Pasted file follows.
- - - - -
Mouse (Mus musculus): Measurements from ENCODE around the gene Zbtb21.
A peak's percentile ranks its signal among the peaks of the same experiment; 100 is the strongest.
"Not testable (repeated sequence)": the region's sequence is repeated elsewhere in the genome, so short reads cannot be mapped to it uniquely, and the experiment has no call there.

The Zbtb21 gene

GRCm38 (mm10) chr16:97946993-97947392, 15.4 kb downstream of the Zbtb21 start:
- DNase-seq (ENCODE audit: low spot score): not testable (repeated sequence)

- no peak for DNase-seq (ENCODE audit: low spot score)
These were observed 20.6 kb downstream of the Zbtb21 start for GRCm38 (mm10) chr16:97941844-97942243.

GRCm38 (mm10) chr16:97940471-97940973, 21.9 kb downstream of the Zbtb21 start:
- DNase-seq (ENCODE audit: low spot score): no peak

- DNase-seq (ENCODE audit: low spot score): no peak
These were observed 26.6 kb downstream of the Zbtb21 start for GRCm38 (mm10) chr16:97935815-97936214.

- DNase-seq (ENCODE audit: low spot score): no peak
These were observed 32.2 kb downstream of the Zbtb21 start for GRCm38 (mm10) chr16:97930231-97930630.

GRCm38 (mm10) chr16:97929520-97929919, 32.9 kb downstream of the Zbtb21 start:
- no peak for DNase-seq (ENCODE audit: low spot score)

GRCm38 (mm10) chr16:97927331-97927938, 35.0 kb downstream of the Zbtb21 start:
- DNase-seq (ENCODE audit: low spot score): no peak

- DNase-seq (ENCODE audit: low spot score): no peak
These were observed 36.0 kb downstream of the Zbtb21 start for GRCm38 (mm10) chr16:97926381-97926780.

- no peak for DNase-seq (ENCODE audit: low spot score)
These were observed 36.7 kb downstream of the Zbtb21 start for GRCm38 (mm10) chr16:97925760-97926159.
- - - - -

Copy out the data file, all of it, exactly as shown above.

Mouse (Mus musculus): Measurements from ENCODE around the gene Zbtb21.
A peak's percentile ranks its signal among the peaks of the same experiment; 100 is the strongest.
"Not testable (repeated sequence)": the region's sequence is repeated elsewhere in the genome, so short reads cannot be mapped to it uniquely, and the experiment has no call there.

The Zbtb21 gene

GRCm38 (mm10) chr16:97946993-97947392, 15.4 kb downstream of the Zbtb21 start:
- DNase-seq (ENCODE audit: low spot score): not testable (repeated sequence)

- no peak for DNase-seq (ENCODE audit: low spot score)
These were observed 20.6 kb downstream of the Zbtb21 start for GRCm38 (mm10) chr16:97941844-97942243.

GRCm38 (mm10) chr16:97940471-97940973, 21.9 kb downstream of the Zbtb21 start:
- DNase-seq (ENCODE audit: low spot score): no peak

- DNase-seq (ENCODE audit: low spot score): no peak
These were observed 26.6 kb downstream of the Zbtb21 start for GRCm38 (mm10) chr16:97935815-97936214.

- DNase-seq (ENCODE audit: low spot score): no peak
These were observed 32.2 kb downstream of the Zbtb21 start for GRCm38 (mm10) chr16:97930231-97930630.

GRCm38 (mm10) chr16:97929520-97929919, 32.9 kb downstream of the Zbtb21 start:
- no peak for DNase-seq (ENCODE audit: low spot score)

GRCm38 (mm10) chr16:97927331-97927938, 35.0 kb downstream of the Zbtb21 start:
- DNase-seq (ENCODE audit: low spot score): no peak

- DNase-seq (ENCODE audit: low spot score): no peak
These were observed 36.0 kb downstream of the Zbtb21 start for GRCm38 (mm10) chr16:97926381-97926780.

- no peak for DNase-seq (ENCODE audit: low spot score)
These were observed 36.7 kb downstream of the Zbtb21 start for GRCm38 (mm10) chr16:97925760-97926159.